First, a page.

Both images, Battle and Journey, apply to living with cancer, evolving and changing over time and across circumstances.  There is a common emotion that I’ve recognized where I choose Journey over Battle as my descriptor and that is appreciation.   I appreciate my resilience and strength. I appreciate the gravity of the burden I feel.  I appreciate that I have physical limitations.  I appreciate waking well rested and with no pain.  I appreciate every step I take up the hill in my nearby park.  I appreciate a slice of pizza and cold beer at our favorite pizza joint.  I appreciate a morning yoga class.  I appreciate completing a household chore or project.  This is the stuff of a Journey.  But battles are a part of the same journey.  Along the path there are obstacles that force me into battle;  bad PET scans, chemo side-effects that get the better of me, hard surgeries, aggravation and fear.  These are things to battle through but hopefully the battle is swiftly won allowing the journey to continue.   Life is the journey, cancer is a road on that journey and battles of all kinds litter the path.

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Recommended Reading

There’s a lot to read on the topic of health and cancer and there are many more on my “to-read” list but here are a few of my favorites so far:

 

Radical Remission I almost put this one down in the first chapter after reading the list of 9 “radical” lifestyle and diet changes that would be required to beat cancer.  But I read on and was glad I did.  Don’t be scared away as I almost was.  As I read on there were some changes that really resonated with me as things I could do, and I became motivated and encouraged to make those changes.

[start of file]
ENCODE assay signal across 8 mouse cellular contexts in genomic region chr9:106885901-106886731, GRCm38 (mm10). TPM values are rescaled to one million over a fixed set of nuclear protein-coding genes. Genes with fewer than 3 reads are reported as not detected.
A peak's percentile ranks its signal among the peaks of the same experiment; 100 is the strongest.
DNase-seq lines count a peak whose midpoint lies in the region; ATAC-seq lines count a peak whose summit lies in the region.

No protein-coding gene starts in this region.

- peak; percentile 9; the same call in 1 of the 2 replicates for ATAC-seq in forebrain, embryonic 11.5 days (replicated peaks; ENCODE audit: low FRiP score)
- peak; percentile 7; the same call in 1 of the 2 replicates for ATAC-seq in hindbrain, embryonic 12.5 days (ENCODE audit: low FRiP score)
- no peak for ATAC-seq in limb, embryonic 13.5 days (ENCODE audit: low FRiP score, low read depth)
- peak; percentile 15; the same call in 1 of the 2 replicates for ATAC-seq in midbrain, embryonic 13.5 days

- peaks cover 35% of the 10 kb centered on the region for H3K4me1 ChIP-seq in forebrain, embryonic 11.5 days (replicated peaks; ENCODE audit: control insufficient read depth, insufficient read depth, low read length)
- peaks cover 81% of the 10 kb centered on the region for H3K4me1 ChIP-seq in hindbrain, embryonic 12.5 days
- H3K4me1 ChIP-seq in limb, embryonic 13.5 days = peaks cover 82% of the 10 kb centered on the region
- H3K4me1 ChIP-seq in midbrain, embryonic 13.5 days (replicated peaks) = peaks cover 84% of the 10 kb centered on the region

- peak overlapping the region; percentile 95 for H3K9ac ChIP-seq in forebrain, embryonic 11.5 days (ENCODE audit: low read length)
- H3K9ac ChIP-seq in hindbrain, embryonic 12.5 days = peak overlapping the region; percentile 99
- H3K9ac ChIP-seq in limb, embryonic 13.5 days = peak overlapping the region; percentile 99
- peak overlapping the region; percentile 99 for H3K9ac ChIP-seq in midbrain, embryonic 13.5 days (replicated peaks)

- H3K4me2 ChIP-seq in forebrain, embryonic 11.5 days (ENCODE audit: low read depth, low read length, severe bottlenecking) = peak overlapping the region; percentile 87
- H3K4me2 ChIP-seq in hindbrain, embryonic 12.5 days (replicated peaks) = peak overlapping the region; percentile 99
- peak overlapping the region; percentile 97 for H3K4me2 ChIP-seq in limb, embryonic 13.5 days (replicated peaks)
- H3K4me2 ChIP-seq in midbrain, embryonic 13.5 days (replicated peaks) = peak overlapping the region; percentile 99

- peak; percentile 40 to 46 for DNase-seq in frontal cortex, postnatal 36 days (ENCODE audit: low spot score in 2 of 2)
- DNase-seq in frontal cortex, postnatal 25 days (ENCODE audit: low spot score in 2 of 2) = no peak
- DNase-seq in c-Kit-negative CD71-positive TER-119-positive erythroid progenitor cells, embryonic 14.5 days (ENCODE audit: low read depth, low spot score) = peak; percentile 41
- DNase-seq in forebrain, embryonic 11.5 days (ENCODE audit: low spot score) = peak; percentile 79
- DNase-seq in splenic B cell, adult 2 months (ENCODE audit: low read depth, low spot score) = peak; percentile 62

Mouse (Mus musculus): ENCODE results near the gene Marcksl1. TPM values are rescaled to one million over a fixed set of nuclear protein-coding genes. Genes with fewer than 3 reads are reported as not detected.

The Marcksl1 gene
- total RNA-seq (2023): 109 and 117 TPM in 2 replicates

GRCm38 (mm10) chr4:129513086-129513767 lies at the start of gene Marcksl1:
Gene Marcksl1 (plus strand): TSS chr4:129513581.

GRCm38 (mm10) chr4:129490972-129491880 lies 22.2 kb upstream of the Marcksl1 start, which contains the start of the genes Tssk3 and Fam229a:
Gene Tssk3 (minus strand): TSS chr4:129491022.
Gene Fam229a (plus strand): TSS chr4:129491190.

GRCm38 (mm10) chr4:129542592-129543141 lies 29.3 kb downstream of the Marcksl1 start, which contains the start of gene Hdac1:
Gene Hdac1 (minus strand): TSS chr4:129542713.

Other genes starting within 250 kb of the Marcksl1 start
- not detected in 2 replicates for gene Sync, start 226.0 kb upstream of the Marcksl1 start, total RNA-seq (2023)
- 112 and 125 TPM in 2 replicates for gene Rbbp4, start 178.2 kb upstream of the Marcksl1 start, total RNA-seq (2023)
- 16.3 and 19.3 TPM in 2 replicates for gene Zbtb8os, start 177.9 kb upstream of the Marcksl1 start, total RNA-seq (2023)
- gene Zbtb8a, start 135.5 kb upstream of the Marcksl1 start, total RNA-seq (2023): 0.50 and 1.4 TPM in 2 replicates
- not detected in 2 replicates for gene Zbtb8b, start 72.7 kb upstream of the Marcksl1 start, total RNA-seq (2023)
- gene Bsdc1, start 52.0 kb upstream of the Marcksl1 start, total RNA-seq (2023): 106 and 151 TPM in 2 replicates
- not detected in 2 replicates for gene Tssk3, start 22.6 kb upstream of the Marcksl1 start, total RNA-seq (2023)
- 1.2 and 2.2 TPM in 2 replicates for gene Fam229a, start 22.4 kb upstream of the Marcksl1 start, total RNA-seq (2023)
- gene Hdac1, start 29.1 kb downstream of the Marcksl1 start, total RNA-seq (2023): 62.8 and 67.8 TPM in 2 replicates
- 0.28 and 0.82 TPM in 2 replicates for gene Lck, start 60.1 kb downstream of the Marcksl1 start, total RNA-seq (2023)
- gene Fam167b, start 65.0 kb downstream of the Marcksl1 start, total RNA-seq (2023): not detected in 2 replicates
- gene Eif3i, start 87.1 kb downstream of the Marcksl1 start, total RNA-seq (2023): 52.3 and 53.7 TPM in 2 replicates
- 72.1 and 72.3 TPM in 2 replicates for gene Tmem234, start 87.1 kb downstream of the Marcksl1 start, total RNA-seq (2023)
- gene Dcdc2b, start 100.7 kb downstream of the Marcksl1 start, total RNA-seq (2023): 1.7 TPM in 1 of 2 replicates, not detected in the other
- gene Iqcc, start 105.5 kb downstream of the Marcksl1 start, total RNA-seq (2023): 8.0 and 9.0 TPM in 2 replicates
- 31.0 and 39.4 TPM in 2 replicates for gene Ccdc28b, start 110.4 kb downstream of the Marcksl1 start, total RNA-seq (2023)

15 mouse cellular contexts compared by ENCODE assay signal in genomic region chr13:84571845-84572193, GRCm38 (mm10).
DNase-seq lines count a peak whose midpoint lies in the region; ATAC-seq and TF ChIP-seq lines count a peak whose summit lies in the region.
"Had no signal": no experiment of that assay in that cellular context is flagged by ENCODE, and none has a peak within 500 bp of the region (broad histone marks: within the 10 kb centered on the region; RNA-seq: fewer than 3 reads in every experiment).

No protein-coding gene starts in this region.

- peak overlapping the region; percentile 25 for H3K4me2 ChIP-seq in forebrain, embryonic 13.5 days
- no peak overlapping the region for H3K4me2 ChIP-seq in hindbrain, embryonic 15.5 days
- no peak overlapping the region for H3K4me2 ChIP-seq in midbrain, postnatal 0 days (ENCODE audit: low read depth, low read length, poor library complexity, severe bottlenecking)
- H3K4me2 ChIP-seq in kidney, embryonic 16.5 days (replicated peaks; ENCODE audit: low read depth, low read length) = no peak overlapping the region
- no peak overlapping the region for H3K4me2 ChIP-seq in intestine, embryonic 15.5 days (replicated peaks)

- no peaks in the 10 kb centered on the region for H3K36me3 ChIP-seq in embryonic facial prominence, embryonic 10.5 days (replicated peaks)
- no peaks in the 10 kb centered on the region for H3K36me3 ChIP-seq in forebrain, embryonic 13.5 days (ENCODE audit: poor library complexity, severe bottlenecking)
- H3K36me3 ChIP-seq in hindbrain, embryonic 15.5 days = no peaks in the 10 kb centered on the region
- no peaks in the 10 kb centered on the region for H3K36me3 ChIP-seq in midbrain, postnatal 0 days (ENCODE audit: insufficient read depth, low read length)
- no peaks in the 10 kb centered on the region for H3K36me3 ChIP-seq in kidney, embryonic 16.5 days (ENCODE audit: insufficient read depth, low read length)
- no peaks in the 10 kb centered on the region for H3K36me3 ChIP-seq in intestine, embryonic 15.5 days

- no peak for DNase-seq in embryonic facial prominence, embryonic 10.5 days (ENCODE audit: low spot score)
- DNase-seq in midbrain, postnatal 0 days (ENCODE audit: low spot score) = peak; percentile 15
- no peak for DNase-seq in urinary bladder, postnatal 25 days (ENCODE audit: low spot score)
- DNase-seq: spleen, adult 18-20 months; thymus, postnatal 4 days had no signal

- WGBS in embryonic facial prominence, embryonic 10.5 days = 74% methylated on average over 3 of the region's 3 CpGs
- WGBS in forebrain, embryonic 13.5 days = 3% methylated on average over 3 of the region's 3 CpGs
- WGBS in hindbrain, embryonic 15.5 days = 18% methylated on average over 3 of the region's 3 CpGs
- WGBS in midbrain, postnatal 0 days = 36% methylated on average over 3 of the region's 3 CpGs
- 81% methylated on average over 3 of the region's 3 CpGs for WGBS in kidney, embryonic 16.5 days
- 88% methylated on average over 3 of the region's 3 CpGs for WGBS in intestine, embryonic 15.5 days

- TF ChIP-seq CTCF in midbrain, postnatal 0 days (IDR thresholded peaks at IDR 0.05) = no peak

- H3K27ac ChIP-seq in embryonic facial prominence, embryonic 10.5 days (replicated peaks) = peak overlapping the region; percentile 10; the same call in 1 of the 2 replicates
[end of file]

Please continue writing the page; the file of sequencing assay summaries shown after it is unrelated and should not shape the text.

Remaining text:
Anit-CancerI found this one fascinating.  A little more intimidating that Radical Remission in as far as making significant changes in lifestyle.  However, the research and data around cancer in our modern life was eye opening.  This book is very educational for those wanting to understand how the body and cancer uses food as well as environmental influences.

Being MortalThis book is not specifically about cancer, but is a fascinating view into the state of health and longevity in our modern society.  I personally think this book should be required reading for all medical students.  Maybe it is.

 

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Cancer is a gift?

I have heard and read so many stories of cancer survivors that have described their journey with cancer as a blessing, or a gift.  I’m like “Really? Are you serious?”.  Lets recap briefly shall we.  For the past five+ years I’ve battled. For most of that time I have been in some form of chemo treatment.  My life has been completely uprooted.  My career ended abruptly.  I deal with physical illness and weakness off and on, in and out of treatment.  I live with a fear and anxiety unlike I’ve ever known.  Continue reading